You say the pizza at the chains is decent but not great, but you don't mention the quality of the food at the indie chains. Which do you like the best?
Also, a spotless looking kitchen can be a sanitary disaster while a grubby kitchen, if the food is held at the right temperatures and the areas that need to be clean are clean, can be totally safe.
Also, if you live in New York, you can check any restaurant's Health Dept. score online.
An aluminum nonstick coated pan for sauces and things that will need deglazing. Mine has a bowl shape so it's also good for stir-frying small amounts of food in a pinch. A copper bottom stainless steel for all around stuff, especially good for frozen foods. And a heavy ass cast iron skillet for eggs, bacon, and oil-frying (chicken wings, beignets, so on.)
Kudos on the study. I would reason that you get to know your pan over time and how much heat it will take to get up to cooking temperature.
To me, if I can cook an egg on medium low rather than medium high, that's a good thing in terms of taste and energy consumption (maybe not for one egg, but for 1000 eggs...) Plus the Bowery pan heats quick--better in a restaurant kitchen than waiting around for butter to melt.
If you have the budget, it'd be interesting to get a super fancy chef's frying pan (like say, a Sur la table model) for like $80. Something a restaurant would never use but a kitchen dandy might convince themselves is the only pan their maid should ever use to cook an egg.
10 cent hot wings from Croxley Ales on Avenue B in New York City on Monday nights. Damn they're good.
A third to what onthestereo said. A pulled pork sandwich with that soft, vinegary taste, a touch of sauce, and of course a heap of the side of coleslaw dumped right on top is quite simply heaven on a bun. But KC-style ribs simply cannot be beat.
I really like Nicky's but I admit it's also very near where I live and thus hella convenient. I admit I haven't tried as many Banh Mi shops as I'd like, but I feel like I've already found one of the best places in NYC not two blocks away.
There IS a new place coming on Mott St (the sign is up and fixtures are in the store, but not yet open) that I'm really excited about, if only because it's actually pretty big and I'm curious to see what they'll have to accompany their Banh Mi. Last time I went to Nicky's they didn't even have their normal assortment of Asian potato chips, which was a bit of a letdown as they are the perfect complement to a classic (pate) banh mi. Has anyone ever tried the Nicky's "summer/spring" rolls? They are in a pastry case on the counter-- rice paper wrapped something or other. I'm always interested, but they just look like they've been sitting around forever.
Best burrito and best Mexican food in New York. El Maguey y La Tuna on Houston Between Attorney and whatever's east of Attorney. This isn't a burrito shack, but I just think they do a damn good job. Stick with their more traditional Mexican dishes for the best experience, although I hear that their Tex-Mex dishes (quesadillas, fajitas, etc) are starting to get better. They also stock Mexican Coke. This isn't quite a burrito, but I think the best dollar value on the menu is Tacos al Pastor, which is Mexico City's most popular street food for a reason. Enjoy!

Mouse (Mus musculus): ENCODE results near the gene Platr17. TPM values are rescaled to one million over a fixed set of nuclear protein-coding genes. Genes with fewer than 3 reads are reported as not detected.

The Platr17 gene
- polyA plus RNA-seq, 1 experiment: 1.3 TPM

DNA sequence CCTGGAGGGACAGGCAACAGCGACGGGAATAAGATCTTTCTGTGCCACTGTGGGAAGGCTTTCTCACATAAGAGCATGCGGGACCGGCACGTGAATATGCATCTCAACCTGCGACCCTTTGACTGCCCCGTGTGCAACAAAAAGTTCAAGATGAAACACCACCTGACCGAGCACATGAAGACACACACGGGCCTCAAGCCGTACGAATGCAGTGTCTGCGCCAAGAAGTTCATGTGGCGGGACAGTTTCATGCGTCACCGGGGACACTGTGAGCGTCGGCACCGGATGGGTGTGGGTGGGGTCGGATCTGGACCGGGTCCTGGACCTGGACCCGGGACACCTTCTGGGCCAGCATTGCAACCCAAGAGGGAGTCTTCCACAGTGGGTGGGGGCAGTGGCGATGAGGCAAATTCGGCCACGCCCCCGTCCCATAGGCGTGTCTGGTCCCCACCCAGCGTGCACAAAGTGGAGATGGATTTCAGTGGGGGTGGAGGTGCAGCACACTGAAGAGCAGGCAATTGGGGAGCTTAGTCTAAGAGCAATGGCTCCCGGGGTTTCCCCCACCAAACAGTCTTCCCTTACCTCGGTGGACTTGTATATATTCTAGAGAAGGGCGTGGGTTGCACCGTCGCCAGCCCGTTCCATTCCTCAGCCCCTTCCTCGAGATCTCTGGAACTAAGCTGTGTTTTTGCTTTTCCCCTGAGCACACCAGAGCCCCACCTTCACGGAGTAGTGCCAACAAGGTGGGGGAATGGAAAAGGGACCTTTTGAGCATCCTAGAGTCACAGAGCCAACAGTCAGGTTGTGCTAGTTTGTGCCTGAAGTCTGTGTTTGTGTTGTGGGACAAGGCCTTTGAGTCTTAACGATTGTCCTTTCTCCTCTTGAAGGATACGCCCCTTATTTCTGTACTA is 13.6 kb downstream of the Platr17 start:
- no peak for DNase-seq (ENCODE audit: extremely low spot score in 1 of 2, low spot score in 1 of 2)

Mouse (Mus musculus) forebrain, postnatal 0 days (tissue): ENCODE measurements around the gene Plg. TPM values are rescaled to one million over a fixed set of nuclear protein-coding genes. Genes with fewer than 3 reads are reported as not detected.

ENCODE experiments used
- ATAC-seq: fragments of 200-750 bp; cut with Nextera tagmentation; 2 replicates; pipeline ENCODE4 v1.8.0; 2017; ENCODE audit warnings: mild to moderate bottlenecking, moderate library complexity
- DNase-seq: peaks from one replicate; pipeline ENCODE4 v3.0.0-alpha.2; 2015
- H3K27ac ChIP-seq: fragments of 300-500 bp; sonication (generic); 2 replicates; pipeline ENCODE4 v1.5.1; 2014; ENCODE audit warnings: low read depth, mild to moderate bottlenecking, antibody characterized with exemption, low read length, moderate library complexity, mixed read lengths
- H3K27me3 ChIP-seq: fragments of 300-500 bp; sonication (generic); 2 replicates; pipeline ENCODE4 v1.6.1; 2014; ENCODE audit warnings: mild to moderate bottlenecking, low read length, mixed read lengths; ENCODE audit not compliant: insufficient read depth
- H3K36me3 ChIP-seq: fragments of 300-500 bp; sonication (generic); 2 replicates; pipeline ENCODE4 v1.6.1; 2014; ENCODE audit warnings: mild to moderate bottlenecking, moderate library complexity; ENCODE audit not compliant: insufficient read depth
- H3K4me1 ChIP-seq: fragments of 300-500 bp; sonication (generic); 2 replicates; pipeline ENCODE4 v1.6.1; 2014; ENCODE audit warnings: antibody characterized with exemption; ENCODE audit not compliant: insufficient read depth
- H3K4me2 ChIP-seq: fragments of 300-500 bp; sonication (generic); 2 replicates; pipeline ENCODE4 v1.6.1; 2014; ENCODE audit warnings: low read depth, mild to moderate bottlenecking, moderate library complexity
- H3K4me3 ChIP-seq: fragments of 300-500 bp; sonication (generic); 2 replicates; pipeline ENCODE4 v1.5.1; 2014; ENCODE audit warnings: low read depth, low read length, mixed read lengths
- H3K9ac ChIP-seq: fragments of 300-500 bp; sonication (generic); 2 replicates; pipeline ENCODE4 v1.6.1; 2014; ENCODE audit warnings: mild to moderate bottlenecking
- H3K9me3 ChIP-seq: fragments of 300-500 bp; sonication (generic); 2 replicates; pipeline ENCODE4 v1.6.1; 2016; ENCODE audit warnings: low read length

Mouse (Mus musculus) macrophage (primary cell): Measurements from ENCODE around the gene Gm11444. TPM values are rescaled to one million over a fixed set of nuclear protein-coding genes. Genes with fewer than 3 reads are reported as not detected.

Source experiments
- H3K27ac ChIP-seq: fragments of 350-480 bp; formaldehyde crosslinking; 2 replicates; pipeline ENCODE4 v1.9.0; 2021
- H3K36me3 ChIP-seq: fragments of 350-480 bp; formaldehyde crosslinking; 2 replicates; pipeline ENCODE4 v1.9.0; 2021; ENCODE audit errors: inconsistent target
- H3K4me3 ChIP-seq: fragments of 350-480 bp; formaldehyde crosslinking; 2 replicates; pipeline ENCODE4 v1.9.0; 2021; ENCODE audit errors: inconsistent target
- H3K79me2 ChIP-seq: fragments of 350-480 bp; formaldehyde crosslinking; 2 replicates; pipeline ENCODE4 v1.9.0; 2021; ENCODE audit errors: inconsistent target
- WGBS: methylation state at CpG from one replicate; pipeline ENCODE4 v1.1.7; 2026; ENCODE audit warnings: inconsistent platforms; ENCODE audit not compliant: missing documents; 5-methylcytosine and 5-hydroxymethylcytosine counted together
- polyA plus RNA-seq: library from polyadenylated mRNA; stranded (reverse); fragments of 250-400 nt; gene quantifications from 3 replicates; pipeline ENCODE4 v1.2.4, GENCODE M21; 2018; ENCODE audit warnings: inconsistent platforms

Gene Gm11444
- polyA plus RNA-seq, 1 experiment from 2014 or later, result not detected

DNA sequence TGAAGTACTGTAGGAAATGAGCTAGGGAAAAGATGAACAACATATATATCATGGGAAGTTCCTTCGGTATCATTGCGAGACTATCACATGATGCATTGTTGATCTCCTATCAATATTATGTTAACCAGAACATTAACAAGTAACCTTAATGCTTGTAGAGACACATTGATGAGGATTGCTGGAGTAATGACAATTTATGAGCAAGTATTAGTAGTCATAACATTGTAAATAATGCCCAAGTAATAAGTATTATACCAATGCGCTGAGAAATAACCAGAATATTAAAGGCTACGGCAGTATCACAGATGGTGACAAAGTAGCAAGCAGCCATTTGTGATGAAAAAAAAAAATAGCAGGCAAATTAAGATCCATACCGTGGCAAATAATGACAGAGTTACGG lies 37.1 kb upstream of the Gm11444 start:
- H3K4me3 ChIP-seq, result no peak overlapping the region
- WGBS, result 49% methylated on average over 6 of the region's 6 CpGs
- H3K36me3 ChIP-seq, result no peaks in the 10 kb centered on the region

I'm sorry to buck your line, but I think what happens in Vegas when the result wasn't anticipated (like a rainout) is officially a "no bet" so your money is returned. Anyway, I have to vote for the post Thanksgiving massive, ridiculous Turkey sandwich. It goes something like this:
A sturdy bread to hold up to the food. either a Jewish rye or a rustic ciabatta type thing. Turkey on bottom, followed by a spoonful of gravy. Thin layers of potatoes, stuffing, sweet potatoes, a spoon or two of gravy. Cranberries next, perhaps some yam too. A spoon gravy. Top it with a nice piece of turkey skin, put the 2nd slice of bread on, and give it a nice squeeze. My preference is to microwave it, but it can be enjoyed cold. Find a glass of whatever wine was left over from yesterday, and enjoy.
This unanswerable question's answer is Calvin Trillin. A man who lures his daughter back from California with bagels, who enlists his wife's Chinese students to decipher the Chinatown menus, who refuses to ever dine at "le maison de la casa house", who taught us how to pack a proper airplane meal, is a man who deserves his place in the Pantheon. He discovered American cuisine while it was learning to crawl. Nothing has been the same since.
In a time when food writing is bursting with more talent than the '27 Yankees, we must honor the Ur-men: Ruth. Escoffier. Trillin.
I've found lunch at Cafe Boulud to be a cheap four star experience. Or I did about 2-3 years ago, when I went a few times. I know Carmellini recently left so maybe this isn't the case anymore. When I went, I found the menu to be incredibly well conceived. Their was a chicken liver on frisee salad with caramelized something or other that left my mouth watering for more.
The service was also impeccable and the atmosphere, a nice, modern but comfortable space, is probably one of the things that made the place so well regarded in the first place. A two course lunch is usually in the low 30s, but I believe they run a prix-fixe special for $30 on the dot.
Hmm, I should head back there sometime soon and see if this is all still true!
I "really" can't "imagine" using "Zagat" for any "useful information" these days.
There are so many other "good" guides for "food" on the "internet" that Zagat seems like a "relic" of "outdated" reviews and meaningless "ratings."
For those of us who like to read "coherent sentences" uncluttered with "cliched superlatives" or "total inaccuracies" it's much easier to turn to sites like Chowhound, Gayot, New York Magazine, Village Voice, and the dozens of individual food bloggers, all of which usually provide much better information than that archaic little book.
Rosario's on the Lower East Side. Amazing, crispy slices, perfect crust, fresh ingredients. They do not deliver because quite simply they do not have to. Haven't worked up the nerve to try the cheeseburger pizza. Btw, there is an article in this month's Gourmet where 4 elite Italian chefs are taken to Rosario's and although they are horrified by the cheeseburger pizza and plebian atmosphere, they cannot help but compliment the slice.
And upon moving back to the area (but first time in Manhattan), I was amazed at how easy it is to buy a truly awful slice of pizza if you're not careful.